Beyoncé released the song on Juneteenth (June 19), a day celebrating the end of slavery in the US. The holiday commemorates June 19, 1865, when federal troops arrived in Beyonce's home state of Texas to proclaim the freedom of all enslaved individuals. The 2020 Junteenth celebrations were especially poignant as they followed weeks of international mass-protests against police brutality and racism arising from the killing of George Floyd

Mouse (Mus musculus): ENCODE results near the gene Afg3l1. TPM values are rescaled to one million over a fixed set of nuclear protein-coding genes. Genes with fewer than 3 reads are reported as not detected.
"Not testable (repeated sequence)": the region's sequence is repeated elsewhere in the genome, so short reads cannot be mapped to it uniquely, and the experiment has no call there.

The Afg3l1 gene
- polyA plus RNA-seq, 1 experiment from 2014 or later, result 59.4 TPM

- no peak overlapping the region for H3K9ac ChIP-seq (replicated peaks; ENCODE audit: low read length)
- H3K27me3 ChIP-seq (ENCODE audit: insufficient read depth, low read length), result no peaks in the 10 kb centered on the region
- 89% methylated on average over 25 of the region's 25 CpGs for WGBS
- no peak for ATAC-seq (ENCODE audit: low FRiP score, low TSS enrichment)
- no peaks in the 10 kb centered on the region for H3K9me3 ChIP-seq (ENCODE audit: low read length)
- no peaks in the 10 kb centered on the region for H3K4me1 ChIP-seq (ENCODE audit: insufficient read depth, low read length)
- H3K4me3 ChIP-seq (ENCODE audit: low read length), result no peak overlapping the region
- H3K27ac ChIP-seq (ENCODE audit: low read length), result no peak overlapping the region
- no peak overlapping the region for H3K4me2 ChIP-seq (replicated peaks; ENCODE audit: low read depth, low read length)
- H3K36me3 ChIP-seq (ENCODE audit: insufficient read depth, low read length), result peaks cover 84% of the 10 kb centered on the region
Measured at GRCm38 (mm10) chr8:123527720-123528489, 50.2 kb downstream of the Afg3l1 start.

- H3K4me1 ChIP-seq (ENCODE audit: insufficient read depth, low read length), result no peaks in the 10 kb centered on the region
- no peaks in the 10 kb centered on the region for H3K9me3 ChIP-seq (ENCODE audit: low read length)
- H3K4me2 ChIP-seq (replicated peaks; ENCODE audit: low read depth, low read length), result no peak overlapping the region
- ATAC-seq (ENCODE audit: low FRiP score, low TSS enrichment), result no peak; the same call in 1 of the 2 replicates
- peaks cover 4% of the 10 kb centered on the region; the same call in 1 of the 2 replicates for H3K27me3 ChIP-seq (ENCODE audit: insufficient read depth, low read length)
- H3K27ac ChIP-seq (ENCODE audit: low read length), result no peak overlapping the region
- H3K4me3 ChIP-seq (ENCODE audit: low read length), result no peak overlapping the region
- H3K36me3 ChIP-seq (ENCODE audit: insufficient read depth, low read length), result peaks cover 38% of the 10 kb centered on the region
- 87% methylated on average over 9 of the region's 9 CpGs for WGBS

. Beyoncé reflects during the track on the deeply rooted racism in today's society.Being black, maybe that's the reason why they always mad
Yeah, they always mad, yeah
And the rough treatment of the protesters by the police. Rubber bullets bouncing off me
Overall, the song is a celebration of blackness amidst their struggles.Put your fists up in the air, show black love
Need peace and reparation for my people
Beyoncé wrote on her website: "Being Black is your activism. Black excellence is a form of protest. Black joy is your right."